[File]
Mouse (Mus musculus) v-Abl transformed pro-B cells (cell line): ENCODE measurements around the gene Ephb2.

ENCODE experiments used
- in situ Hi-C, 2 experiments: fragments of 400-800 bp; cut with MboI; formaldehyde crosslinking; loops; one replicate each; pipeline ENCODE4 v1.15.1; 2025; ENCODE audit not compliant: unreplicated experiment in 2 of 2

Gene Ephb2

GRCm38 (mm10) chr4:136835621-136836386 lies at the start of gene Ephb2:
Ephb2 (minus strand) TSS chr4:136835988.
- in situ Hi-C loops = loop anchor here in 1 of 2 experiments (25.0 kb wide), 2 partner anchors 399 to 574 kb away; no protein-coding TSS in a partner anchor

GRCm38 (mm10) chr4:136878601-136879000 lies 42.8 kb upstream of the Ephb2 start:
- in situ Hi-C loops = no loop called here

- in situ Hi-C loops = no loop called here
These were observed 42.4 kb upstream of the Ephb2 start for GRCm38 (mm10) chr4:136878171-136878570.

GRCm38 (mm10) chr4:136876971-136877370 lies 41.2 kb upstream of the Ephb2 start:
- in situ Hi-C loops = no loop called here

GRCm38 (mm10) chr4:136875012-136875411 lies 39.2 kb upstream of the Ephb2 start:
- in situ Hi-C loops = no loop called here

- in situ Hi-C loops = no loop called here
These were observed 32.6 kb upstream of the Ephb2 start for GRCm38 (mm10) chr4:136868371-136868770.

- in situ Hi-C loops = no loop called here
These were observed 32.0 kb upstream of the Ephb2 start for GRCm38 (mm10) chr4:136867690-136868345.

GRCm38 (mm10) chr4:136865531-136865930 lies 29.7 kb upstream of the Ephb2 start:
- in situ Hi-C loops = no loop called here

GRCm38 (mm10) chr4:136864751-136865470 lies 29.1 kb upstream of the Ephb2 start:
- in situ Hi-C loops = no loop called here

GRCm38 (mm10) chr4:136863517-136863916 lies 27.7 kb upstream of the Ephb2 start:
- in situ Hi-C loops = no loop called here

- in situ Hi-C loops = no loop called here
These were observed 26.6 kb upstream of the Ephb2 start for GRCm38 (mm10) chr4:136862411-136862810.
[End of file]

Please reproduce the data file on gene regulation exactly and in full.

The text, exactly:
Mouse (Mus musculus) v-Abl transformed pro-B cells (cell line): ENCODE measurements around the gene Ephb2.

ENCODE experiments used
- in situ Hi-C, 2 experiments: fragments of 400-800 bp; cut with MboI; formaldehyde crosslinking; loops; one replicate each; pipeline ENCODE4 v1.15.1; 2025; ENCODE audit not compliant: unreplicated experiment in 2 of 2

Gene Ephb2

GRCm38 (mm10) chr4:136835621-136836386 lies at the start of gene Ephb2:
Ephb2 (minus strand) TSS chr4:136835988.
- in situ Hi-C loops = loop anchor here in 1 of 2 experiments (25.0 kb wide), 2 partner anchors 399 to 574 kb away; no protein-coding TSS in a partner anchor

GRCm38 (mm10) chr4:136878601-136879000 lies 42.8 kb upstream of the Ephb2 start:
- in situ Hi-C loops = no loop called here

- in situ Hi-C loops = no loop called here
These were observed 42.4 kb upstream of the Ephb2 start for GRCm38 (mm10) chr4:136878171-136878570.

GRCm38 (mm10) chr4:136876971-136877370 lies 41.2 kb upstream of the Ephb2 start:
- in situ Hi-C loops = no loop called here

GRCm38 (mm10) chr4:136875012-136875411 lies 39.2 kb upstream of the Ephb2 start:
- in situ Hi-C loops = no loop called here

- in situ Hi-C loops = no loop called here
These were observed 32.6 kb upstream of the Ephb2 start for GRCm38 (mm10) chr4:136868371-136868770.

- in situ Hi-C loops = no loop called here
These were observed 32.0 kb upstream of the Ephb2 start for GRCm38 (mm10) chr4:136867690-136868345.

GRCm38 (mm10) chr4:136865531-136865930 lies 29.7 kb upstream of the Ephb2 start:
- in situ Hi-C loops = no loop called here

GRCm38 (mm10) chr4:136864751-136865470 lies 29.1 kb upstream of the Ephb2 start:
- in situ Hi-C loops = no loop called here

GRCm38 (mm10) chr4:136863517-136863916 lies 27.7 kb upstream of the Ephb2 start:
- in situ Hi-C loops = no loop called here

- in situ Hi-C loops = no loop called here
These were observed 26.6 kb upstream of the Ephb2 start for GRCm38 (mm10) chr4:136862411-136862810.